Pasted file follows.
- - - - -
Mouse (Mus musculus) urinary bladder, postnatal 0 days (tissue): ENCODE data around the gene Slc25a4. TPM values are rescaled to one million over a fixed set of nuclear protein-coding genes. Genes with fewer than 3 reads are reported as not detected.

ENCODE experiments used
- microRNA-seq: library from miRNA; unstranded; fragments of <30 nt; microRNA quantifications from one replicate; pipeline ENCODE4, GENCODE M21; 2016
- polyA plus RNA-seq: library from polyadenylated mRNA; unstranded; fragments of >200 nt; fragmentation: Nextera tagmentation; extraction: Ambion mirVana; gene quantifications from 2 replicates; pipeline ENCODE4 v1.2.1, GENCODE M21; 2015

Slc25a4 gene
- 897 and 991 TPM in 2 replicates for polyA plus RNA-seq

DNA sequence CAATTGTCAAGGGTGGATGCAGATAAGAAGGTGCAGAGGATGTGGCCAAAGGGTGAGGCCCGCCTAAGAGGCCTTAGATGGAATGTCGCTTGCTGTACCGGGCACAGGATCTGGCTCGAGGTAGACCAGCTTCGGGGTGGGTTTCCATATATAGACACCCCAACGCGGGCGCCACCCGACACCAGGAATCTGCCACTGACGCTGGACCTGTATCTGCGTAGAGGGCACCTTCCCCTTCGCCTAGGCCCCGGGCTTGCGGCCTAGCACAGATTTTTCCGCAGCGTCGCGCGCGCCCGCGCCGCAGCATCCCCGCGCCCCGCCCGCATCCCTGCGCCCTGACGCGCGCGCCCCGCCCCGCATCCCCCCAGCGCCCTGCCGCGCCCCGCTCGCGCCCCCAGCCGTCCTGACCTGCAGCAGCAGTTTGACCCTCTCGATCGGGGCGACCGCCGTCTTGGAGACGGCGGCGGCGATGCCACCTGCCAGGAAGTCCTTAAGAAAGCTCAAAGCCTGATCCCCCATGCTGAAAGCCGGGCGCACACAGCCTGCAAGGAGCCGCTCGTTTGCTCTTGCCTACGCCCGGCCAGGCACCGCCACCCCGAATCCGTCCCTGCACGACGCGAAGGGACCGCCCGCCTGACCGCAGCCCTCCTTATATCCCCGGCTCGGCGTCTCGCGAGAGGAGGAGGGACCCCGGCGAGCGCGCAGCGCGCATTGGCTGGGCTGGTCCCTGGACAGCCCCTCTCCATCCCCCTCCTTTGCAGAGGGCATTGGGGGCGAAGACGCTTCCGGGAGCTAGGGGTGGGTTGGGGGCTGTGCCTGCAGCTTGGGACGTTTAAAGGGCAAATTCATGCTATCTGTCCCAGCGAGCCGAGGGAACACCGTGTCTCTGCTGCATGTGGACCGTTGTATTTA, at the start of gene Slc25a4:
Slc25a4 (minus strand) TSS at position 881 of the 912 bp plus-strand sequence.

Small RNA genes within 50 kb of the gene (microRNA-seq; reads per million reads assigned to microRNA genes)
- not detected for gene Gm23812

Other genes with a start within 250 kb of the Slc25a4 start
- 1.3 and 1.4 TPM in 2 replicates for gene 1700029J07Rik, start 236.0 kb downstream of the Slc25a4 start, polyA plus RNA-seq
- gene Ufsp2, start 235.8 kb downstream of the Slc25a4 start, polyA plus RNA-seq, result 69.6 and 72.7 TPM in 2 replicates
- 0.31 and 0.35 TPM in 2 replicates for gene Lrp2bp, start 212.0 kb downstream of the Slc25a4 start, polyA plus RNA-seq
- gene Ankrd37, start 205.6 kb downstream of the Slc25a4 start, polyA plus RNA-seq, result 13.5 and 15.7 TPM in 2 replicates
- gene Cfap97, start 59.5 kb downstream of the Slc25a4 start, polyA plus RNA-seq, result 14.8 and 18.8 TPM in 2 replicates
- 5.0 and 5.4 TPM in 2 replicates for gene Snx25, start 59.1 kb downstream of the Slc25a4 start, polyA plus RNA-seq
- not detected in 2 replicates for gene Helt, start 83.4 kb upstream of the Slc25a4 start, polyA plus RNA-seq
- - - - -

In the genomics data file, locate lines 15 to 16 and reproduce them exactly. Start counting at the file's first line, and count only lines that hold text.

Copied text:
- gene Ankrd37, start 205.6 kb downstream of the Slc25a4 start, polyA plus RNA-seq, result 13.5 and 15.7 TPM in 2 replicates
- gene Cfap97, start 59.5 kb downstream of the Slc25a4 start, polyA plus RNA-seq, result 14.8 and 18.8 TPM in 2 replicates